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Friday, 3 May 2019
Adjectives and Politics
This was a popular post in June 2010.
"Go easy on the adjectives". That's tip Number One in The Cookbook of Creative Writing. Adjectives are the stuff of editorialising, moralising and intruding yourself where you don't need to.
"Lay them on thick" is, however, what it says in Handy Hints and Tips for Aspiring Politicians.
The government has decided to publish the Treasury's database - where the money comes from and where it goes. Danny Alexander, Liberal Democrat and Chief Secretary to the Treasury (for all of two days) glosses the decision like this, "The previous government acted as if the public had no right to know where their hard-earned taxes were spent".
Yes, you've spotted it. "Hard-earned".
Well, to be honest,I don't know if the taxes I pay are hard earned. I have an occupational pension, which is taxed, and an income from my business as a stamp dealer, which is also taxed but which does not strike me as particularly hard-earned. I'm not down the coal mine. I might prefer them not to take my money away from me, but that's a different matter. I'm not going to climb on a moral high horse about it.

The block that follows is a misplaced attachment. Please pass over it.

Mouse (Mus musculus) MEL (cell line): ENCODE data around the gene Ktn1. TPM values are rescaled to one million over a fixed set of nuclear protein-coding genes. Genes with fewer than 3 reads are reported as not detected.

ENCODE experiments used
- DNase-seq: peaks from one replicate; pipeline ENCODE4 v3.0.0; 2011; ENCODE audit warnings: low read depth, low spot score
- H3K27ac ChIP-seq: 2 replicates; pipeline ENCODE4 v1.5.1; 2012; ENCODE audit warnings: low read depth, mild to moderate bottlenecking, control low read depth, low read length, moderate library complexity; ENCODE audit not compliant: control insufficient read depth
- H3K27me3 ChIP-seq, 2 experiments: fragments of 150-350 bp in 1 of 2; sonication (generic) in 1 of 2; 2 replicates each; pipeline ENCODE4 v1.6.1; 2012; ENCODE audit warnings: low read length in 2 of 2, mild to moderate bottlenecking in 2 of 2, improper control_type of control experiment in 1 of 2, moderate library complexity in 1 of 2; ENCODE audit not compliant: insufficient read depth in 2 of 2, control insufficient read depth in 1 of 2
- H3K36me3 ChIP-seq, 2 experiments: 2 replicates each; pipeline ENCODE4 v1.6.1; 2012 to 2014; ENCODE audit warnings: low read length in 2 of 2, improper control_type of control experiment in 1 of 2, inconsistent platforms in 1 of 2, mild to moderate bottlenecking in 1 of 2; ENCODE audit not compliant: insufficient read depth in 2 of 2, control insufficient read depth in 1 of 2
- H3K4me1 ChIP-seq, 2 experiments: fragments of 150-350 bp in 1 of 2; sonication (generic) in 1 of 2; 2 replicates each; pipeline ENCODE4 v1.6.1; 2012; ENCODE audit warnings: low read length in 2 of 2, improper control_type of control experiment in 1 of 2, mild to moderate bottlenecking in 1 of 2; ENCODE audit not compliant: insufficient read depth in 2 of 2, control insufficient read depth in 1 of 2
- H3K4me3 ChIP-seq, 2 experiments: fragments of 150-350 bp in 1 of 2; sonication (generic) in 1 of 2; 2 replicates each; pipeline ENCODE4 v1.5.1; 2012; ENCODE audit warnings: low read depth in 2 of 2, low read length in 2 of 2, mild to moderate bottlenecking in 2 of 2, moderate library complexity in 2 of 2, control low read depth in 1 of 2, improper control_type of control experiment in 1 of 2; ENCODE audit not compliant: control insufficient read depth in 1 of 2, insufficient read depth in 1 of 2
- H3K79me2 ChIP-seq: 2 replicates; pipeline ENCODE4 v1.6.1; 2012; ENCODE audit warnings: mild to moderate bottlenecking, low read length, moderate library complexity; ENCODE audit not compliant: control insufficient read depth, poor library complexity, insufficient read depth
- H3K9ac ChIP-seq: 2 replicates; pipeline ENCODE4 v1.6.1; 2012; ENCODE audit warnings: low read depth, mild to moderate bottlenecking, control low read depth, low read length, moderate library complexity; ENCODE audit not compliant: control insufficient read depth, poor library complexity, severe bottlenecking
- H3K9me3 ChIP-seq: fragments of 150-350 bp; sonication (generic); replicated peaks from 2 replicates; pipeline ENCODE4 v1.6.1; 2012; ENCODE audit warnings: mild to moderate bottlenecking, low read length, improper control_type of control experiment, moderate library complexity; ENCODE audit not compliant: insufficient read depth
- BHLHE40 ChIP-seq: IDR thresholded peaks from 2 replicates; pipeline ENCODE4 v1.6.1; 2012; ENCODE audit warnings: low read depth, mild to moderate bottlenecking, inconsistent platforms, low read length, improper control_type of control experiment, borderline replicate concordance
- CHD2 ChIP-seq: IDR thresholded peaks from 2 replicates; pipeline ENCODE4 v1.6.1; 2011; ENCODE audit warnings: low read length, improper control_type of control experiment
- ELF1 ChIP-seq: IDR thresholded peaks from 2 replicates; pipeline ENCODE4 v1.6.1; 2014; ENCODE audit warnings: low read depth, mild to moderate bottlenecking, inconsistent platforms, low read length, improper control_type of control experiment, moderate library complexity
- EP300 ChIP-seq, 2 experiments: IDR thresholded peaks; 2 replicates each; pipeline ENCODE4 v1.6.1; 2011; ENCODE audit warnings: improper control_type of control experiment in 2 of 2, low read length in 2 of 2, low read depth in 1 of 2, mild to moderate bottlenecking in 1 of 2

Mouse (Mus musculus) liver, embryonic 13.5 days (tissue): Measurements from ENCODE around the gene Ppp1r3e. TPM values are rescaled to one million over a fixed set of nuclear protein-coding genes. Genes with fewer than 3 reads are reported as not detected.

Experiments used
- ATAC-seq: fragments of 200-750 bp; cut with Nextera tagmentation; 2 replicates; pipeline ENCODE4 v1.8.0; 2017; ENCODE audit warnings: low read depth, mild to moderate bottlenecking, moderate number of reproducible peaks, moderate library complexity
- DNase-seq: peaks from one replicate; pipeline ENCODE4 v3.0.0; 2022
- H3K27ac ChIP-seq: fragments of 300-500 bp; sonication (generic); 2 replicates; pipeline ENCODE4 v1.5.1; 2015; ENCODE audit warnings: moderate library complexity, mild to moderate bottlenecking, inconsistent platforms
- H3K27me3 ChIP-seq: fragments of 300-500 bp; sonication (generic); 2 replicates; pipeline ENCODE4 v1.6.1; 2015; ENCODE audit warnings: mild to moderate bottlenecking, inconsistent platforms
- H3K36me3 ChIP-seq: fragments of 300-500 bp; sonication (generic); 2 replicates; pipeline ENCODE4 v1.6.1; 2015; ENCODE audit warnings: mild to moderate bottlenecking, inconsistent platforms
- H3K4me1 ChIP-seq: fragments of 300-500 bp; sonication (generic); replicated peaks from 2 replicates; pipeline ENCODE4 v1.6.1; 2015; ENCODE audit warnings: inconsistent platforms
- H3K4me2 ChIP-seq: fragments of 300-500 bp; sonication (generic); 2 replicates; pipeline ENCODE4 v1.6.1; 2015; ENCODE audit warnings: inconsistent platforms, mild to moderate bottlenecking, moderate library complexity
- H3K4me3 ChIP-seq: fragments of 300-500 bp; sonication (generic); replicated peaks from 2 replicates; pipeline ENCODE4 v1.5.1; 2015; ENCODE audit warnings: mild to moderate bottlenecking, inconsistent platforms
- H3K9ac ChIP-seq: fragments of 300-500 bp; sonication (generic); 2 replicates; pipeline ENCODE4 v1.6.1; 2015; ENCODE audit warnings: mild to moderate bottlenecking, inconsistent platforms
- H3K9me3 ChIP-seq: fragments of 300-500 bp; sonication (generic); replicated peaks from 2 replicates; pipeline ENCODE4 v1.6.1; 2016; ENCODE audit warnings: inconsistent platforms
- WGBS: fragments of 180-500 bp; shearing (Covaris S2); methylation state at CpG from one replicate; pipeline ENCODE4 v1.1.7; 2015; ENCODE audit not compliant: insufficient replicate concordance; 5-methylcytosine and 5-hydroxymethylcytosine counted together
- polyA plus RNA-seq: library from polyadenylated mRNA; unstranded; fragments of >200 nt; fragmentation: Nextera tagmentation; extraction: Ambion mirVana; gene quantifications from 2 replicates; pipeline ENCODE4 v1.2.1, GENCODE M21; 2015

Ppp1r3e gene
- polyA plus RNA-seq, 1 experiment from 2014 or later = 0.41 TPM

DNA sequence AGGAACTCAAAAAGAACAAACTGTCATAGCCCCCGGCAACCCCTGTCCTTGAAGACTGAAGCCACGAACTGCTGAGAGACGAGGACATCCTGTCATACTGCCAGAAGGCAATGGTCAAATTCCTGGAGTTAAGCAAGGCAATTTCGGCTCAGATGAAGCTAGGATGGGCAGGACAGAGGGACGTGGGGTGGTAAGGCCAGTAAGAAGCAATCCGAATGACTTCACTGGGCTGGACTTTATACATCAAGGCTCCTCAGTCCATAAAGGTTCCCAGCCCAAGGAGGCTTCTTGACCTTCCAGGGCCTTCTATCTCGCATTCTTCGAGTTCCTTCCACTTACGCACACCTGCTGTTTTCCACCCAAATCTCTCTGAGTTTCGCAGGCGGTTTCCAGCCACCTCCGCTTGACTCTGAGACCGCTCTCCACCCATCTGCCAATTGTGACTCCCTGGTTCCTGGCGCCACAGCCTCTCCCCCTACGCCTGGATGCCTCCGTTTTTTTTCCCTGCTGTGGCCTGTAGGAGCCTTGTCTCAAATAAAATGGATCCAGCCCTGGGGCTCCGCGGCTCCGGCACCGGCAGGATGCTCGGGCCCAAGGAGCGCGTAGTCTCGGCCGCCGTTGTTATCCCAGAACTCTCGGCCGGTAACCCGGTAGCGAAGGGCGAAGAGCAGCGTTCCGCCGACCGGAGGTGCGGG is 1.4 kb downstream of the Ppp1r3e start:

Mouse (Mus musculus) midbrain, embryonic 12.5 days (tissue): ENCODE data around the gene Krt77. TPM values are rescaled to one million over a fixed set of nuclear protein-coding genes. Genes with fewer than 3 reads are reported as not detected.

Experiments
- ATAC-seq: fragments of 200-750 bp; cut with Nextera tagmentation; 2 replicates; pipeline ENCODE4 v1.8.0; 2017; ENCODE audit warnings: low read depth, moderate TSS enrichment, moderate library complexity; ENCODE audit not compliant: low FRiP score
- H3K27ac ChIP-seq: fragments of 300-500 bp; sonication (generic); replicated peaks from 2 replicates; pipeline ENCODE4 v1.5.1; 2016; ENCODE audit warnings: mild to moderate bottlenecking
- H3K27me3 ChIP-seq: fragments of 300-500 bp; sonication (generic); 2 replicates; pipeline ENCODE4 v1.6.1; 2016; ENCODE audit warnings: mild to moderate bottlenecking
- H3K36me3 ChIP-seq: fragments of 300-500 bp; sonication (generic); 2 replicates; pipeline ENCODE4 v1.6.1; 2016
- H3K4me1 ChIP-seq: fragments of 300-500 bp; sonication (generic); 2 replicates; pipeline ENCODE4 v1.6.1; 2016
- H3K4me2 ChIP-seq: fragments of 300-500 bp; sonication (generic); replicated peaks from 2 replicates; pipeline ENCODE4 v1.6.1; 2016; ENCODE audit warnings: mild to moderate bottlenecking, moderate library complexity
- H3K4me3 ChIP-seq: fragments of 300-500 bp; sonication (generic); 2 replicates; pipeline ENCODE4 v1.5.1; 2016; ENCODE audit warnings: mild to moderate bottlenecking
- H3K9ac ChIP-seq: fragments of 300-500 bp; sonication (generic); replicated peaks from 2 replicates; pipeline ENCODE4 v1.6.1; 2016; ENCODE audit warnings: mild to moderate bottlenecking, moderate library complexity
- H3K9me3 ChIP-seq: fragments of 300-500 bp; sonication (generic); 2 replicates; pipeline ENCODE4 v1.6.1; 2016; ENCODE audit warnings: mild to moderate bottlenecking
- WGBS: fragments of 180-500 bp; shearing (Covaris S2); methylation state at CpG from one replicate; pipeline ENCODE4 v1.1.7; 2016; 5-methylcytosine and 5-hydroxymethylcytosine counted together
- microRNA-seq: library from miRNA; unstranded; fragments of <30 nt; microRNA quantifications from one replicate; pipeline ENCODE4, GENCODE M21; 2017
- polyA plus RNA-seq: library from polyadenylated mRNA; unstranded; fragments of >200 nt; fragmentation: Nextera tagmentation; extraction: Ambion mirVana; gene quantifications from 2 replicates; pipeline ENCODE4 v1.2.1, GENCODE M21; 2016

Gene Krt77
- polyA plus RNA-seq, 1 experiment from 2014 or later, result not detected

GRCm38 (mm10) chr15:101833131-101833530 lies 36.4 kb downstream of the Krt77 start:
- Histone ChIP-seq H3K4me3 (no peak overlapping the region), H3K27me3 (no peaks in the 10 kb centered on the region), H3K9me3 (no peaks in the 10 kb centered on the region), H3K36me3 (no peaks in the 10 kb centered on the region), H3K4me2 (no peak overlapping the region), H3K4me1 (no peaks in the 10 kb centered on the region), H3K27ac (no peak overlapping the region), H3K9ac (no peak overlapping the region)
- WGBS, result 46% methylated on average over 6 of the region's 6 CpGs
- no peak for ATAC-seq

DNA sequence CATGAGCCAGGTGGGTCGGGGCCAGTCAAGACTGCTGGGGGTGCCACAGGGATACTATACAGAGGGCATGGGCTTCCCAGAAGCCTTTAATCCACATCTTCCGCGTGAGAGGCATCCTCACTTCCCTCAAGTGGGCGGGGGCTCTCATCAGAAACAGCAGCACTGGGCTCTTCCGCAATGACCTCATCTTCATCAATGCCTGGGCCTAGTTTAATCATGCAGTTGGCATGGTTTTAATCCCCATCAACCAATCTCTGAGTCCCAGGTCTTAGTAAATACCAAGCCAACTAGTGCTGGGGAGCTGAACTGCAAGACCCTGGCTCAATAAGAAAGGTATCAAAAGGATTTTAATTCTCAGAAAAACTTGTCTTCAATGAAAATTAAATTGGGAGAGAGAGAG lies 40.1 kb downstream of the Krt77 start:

But if you're a politician you just have to say these things. It's part of the ritual, the tradition and the dysfunctionality.
It used to be said of old-style Communist China, the newspapers had whole phrases pre-cast in lead ready to bolt together as and when the Imperialist running dogs and their lackeys were due for a bit of denunciation.
Here we have politicians who think that ordinaryhardworkingfamilies is one word.
People in universities follow where politicians lead. When you put the word "sustainable" in front of anything you do it just to signal that you are on-message. And right now "sustainable" will do the trick. Off-message academics are probably an endangered species.